The question has been posed to your resident mad man whether my frequent use of the skull and crossbones (or variations thereof) has any sinister connotations. I have been asked about this before, though probably not as often as some might think (it is rather odd I suppose). I have heard a few odd suggestions over what I might be intending to convey in my use of such symbols. One suggested this was a subtle show of support for internet piracy (not true, I tend to view any piracy as something negative -like most people) but my personal favorite was the suggestion that this was some unconscious effort on my part to equate monarchy with poison -which shows that some people have way too much free time on their hands; unconscious or not, even I’m not that crazy-contradictory. So, since being asked about it again I thought I might explain it just for the sake of anyone who may be curious but has never been inclined to ask about it.
First of all, let me assure you there is no sinister intention behind it. I may be a touch on the creepy side but I am certainly not specifically trying to convey that. Nor am I a part of or intending to show support for any conspiratorial secret societies. I might point out that, although far from common, the skull and bones symbol has been used by monarchists around the world in the past. From the Whites in Russia to the Black Brunswickers in Germany to the Carlists in Spain various monarchist groups have made use of the image to symbolize their attitude of “death to traitors” in reference to those who took up arms against their sovereign. I could say that and that would be perfectly true and I have, in some of my doodling, incorporated the symbol in that sort of framework. However, that would not be the complete truth which is actually far less dramatic, deep or meaningful and just personal.
For some reason, members of my family have always had something unique associated with them. My mother, for example, always had a thing for monkeys so, over time, people sent her every sort of stuffed monkey imaginable. For my father it was pigs, because he always thought piglets were cute. For my sister it was Tweety Bird because of a nickname our Grandfather gave her and so, over time, she acquired a ton of stuff related to Tweety Bird. Our grandfather gave almost everyone a nickname, something special between him and the (originally) child in question. One couple who were friends of my grandparents had a son named Jackson and my historically minded Grandpa immediately nicknamed him “Stonewall Jackson” (after the famous Confederate general). This little tot eventually grew into a very, very large young man and was an accomplished football player. Guess what everyone still called him. Yep, “Stonewall”. The nicknames Grandpa gave usually drew on some aspect of the person in question, though not always. My sister got her nickname solely because Grandpa proved incapable of pronouncing her actual name.
Well, in my case, Grandpa gave me a nickname that was based on the rather skeletal appearance I’ve had pretty much ever since I lost my baby fat. My Grandma never liked it because she was afraid I would think I was being made fun of and develop a complex or something (oh, if only that were all…) but I knew my nickname was an affectionate term. As with the others, because of that nickname, skulls, bones and skeletons have just become associated with me over time. It was never anything sinister, though I raised quite a few eyebrows at my very strict, private Christian school with things like my keychain with a skeleton on it or my bone-carved necklace with a smiling skull on it. And it continues to this day. Not long ago my sister gave me a doormat with a skull and bones on it as a birthday present. As the years have gone by I have probably held a little more tightly to this (probably silly) personal symbol because the two people closest to me who always called me by the nickname that inspired this, my Grandfather and an uncle of mine, have since gone on to their eternal rewards. Only those people closest to me ever called me by my nickname and those people are almost all gone now so I’m sure I display it even more now than I used to just as a way of keeping their memory close at hand. Others may misunderstand it or simply not know what it means, but all that really matters to me is that I do.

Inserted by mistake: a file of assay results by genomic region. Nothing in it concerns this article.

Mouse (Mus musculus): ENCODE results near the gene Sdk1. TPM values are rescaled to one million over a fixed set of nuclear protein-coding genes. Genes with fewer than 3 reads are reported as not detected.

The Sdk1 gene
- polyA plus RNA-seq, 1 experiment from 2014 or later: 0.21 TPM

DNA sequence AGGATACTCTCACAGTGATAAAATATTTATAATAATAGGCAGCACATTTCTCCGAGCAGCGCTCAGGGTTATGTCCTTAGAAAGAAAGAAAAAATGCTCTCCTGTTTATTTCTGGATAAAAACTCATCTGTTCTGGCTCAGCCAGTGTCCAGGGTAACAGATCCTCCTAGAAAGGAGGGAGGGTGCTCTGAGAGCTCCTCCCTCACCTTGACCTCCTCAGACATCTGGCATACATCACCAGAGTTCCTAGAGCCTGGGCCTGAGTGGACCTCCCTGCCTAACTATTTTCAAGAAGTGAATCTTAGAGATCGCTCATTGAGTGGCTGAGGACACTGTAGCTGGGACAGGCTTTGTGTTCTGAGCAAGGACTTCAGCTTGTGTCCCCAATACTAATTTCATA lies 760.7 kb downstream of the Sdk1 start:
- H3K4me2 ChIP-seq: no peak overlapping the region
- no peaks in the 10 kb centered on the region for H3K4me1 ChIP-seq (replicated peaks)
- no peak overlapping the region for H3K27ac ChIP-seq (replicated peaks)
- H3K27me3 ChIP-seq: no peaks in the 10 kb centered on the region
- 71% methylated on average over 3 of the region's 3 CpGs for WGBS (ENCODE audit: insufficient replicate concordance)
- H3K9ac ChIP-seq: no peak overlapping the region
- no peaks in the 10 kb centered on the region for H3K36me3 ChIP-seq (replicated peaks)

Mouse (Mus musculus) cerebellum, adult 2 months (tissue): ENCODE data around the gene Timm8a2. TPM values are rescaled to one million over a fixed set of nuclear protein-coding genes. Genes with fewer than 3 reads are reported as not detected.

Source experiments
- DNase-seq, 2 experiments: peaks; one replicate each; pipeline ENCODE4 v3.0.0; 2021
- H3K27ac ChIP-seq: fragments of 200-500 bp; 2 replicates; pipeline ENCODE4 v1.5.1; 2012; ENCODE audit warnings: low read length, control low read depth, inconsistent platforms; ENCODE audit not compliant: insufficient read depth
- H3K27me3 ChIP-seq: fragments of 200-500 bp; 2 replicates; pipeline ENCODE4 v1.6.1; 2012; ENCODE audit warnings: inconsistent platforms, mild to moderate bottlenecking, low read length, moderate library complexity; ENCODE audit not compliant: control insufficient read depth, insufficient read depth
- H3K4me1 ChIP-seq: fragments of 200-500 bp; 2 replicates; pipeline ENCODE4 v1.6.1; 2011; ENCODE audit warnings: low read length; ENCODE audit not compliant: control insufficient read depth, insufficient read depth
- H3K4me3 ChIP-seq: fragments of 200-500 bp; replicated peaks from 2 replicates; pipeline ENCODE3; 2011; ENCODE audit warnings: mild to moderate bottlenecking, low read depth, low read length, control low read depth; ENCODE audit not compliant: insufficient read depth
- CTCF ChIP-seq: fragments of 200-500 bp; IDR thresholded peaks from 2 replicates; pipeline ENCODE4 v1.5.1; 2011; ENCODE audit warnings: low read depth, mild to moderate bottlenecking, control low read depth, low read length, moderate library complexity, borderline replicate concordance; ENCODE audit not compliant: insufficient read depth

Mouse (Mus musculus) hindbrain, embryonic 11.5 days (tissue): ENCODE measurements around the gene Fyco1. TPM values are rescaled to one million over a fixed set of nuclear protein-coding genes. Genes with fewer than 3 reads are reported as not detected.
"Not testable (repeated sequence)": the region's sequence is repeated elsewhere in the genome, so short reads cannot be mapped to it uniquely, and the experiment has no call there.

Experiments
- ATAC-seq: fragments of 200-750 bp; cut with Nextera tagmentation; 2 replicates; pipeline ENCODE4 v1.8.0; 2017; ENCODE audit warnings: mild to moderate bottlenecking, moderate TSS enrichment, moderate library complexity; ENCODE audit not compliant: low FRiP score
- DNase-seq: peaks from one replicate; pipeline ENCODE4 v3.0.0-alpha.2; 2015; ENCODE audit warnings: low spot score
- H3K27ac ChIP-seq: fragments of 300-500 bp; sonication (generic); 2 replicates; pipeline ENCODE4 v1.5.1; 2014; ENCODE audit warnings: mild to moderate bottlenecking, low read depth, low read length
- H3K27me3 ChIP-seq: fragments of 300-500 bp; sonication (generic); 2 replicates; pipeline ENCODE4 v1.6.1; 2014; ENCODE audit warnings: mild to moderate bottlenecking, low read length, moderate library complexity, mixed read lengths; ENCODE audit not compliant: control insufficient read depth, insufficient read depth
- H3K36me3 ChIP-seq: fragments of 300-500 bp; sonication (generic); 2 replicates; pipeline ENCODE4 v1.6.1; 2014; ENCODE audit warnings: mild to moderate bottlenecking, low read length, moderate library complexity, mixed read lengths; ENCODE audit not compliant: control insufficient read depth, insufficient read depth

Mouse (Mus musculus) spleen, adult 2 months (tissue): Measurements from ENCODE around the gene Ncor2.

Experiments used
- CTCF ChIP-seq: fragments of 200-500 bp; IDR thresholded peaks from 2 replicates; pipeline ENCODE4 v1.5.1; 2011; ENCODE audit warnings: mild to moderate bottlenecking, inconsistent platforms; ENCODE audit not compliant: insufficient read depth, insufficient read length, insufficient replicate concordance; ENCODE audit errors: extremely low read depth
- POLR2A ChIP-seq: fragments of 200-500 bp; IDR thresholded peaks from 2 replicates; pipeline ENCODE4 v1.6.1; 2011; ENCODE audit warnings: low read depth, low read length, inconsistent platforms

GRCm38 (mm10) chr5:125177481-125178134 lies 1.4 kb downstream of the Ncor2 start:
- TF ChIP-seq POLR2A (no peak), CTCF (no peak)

It may seem morbid or creepy to a lot of people (and I can seem that way myself often enough I suppose) but the bones, skulls and skeletons are just images I have been associated with for most of my life because of the nickname given to me by my grandfather, the greatest, saintliest man I have ever known, (a very cheerful and funny man by the way who loved playing pranks and exchanging jokes) and whose memory I cherish. Grandpa was never very good at remembering names (nicknames were easier for him, again, because they were chosen because of something unique that stood out about that person) but though few call me by my nickname anymore, I still cling to it and, God willing, if by some miracle I am able to see my Grandfather again some day, I know exactly what he will call me. I cannot imagine anything better than the feeling of hearing his voice call me that again. So, again, rest assured, it's nothing sinister, just a personal thing.
I hope that clears up any confusion.
As ever, The Mad Monarchist